Last year, more than 300 motorists were issued with defect notices after being stopped in road checks, with 11 vehicles being taken off the road and scrapped.
The call for greater regulation follows the announcement issued by the External Relations Department yesterday that after Britain leaves the EU, Islanders will only be able to take their cars to Europe if their vehicles meet EU roadworthiness standards.
Miles Jude, general manager of Derek Warwick Honda and president of the Jersey Motor Trades Federation, said that the States should carry out the inspections to prevent the possibility of any garage charging for unnecessary work.
‘From the perspective of the motor federation, I do think there should be a Jersey MOT,’ he said.
‘It may seem that we just want to make money, but as traders we do not have the capacity [to carry them out].
‘There should be a government test centre and then any maintenance should be carried out by a garage.
‘In the UK I think there may be a few spurious operators who fail items on MOTs when they do not need failing just to create work for themselves, but there is a government-operated scheme in Ireland which seems to work well.’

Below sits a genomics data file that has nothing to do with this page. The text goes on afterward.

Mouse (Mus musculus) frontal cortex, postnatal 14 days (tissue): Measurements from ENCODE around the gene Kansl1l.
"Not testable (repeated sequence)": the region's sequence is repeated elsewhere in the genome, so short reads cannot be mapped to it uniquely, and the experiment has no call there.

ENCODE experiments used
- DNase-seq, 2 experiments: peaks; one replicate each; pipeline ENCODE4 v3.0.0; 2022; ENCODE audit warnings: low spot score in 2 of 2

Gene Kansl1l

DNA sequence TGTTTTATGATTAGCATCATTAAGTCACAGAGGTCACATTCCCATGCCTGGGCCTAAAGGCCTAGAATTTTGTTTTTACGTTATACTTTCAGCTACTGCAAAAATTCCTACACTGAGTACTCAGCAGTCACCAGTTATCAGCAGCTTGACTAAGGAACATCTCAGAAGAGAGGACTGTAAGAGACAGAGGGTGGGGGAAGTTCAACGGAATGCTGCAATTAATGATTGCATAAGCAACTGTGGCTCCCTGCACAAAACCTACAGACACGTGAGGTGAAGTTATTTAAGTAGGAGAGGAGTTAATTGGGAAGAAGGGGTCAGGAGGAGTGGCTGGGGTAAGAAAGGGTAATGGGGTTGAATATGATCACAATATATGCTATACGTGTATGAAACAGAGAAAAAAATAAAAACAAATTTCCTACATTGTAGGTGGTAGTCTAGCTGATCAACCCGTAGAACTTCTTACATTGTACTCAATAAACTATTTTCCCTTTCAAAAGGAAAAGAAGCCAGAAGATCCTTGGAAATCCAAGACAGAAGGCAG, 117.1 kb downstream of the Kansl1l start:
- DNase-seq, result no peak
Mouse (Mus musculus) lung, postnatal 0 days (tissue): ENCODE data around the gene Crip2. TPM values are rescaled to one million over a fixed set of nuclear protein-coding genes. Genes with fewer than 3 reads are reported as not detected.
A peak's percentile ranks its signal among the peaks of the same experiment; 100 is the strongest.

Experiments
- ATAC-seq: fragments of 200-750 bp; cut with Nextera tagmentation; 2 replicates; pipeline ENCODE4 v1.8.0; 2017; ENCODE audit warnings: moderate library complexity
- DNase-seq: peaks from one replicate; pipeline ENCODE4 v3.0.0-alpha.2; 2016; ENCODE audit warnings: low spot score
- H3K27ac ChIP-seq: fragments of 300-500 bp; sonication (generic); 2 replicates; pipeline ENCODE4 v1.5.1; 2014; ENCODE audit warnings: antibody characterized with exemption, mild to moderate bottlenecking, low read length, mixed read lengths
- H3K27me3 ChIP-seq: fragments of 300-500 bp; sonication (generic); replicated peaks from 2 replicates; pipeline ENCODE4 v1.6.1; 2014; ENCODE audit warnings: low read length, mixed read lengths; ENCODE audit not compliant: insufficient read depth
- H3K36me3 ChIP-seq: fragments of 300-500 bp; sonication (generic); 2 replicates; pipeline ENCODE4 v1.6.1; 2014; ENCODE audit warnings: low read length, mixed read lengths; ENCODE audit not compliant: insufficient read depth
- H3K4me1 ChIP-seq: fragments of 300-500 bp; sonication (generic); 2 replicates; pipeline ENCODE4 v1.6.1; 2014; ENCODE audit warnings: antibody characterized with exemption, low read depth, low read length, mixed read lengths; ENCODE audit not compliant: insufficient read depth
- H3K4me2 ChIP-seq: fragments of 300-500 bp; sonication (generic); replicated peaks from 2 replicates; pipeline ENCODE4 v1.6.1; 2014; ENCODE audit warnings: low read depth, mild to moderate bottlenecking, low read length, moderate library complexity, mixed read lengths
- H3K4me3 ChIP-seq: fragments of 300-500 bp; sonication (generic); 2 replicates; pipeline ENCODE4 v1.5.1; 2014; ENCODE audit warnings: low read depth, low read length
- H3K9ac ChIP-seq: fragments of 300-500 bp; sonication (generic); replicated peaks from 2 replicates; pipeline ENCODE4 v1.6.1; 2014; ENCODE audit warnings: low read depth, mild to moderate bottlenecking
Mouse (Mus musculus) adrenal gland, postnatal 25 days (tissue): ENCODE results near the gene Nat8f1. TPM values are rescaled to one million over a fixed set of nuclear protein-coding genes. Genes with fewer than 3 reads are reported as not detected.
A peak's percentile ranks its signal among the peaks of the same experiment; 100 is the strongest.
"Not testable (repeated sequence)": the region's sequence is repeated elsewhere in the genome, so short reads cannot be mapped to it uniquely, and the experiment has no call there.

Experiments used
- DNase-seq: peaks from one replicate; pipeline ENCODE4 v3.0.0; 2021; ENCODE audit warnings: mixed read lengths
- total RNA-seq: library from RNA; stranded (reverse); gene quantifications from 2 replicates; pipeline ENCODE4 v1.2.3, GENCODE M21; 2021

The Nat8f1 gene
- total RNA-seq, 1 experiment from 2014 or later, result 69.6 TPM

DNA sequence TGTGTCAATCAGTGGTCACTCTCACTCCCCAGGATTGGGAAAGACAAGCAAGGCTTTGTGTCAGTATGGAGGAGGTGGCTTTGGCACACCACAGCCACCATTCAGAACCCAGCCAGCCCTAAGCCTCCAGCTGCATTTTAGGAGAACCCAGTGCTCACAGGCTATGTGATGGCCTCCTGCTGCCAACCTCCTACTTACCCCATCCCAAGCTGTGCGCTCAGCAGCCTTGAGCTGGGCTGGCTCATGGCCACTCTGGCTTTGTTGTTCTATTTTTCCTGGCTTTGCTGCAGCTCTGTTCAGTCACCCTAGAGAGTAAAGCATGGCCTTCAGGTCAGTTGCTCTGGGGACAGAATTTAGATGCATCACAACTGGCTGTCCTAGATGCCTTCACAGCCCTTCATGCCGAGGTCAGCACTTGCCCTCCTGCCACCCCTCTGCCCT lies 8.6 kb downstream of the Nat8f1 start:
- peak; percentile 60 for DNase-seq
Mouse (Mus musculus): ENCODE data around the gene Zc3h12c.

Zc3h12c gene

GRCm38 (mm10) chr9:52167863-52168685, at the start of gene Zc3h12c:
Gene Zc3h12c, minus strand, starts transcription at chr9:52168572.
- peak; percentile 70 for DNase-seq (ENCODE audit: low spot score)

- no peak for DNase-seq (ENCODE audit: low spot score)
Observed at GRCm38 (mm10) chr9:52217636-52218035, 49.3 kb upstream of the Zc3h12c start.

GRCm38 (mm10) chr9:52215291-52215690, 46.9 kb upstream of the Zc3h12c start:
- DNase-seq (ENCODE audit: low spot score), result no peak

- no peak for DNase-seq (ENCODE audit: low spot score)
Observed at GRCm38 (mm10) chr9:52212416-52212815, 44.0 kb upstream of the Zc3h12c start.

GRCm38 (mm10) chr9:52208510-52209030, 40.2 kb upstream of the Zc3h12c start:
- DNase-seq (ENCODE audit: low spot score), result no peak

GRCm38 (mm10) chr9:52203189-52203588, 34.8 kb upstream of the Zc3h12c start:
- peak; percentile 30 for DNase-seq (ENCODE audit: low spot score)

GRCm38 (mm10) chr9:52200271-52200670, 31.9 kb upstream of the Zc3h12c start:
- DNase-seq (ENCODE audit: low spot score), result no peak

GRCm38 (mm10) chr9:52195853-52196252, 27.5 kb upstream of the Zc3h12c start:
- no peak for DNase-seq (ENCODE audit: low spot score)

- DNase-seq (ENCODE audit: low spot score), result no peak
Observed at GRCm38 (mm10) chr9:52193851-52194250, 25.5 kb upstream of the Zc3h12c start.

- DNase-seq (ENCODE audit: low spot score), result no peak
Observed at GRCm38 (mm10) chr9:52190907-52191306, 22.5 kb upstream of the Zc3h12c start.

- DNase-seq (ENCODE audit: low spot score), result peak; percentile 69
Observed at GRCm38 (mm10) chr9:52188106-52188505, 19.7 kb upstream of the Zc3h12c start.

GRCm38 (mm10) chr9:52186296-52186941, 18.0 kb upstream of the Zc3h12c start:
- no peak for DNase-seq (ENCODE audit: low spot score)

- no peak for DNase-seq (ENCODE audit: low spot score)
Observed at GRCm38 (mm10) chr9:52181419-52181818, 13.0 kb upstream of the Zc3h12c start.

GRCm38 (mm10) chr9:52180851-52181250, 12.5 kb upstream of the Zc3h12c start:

Mr Jude added that he normally scrapped two vehicles every month which customers traded with his business through part-exchange deals.
The dealer also said that he thought the only reason an Islandwide-MOT test had not yet been introduced was that it was not in States Members’ interests.
‘When you look at a lot of the vehicles we take on part-exchange, a lot of them are completely unroadworthy and go directly to the scrapyard. We probably scrap about one or two each month.
‘I guess introducing MOTs is not really a vote winner for politicians. I do not think there are many States Members who have an appetite to put it forward.’
Annual roadworthiness checks are already in place for some of the Island’s largest commercial vehicles which exceed the Island’s maximum size or weight limits and which must hold a P30 exemption permit.
And in December it was announced that an annual roadworthiness inspection scheme was to be introduced for commercial vehicles over 7.5 tonnes.
The measure, called Vehicle Operator Licensing, was introduced after road checks uncovered a number of poorly maintained and dangerous commercial vehicles.
Smaller vehicles are also due to come under more stringent controls in 2019, when the rules are set to be imposed on vehicles weighing between 3.5 and 7.5 tonnes.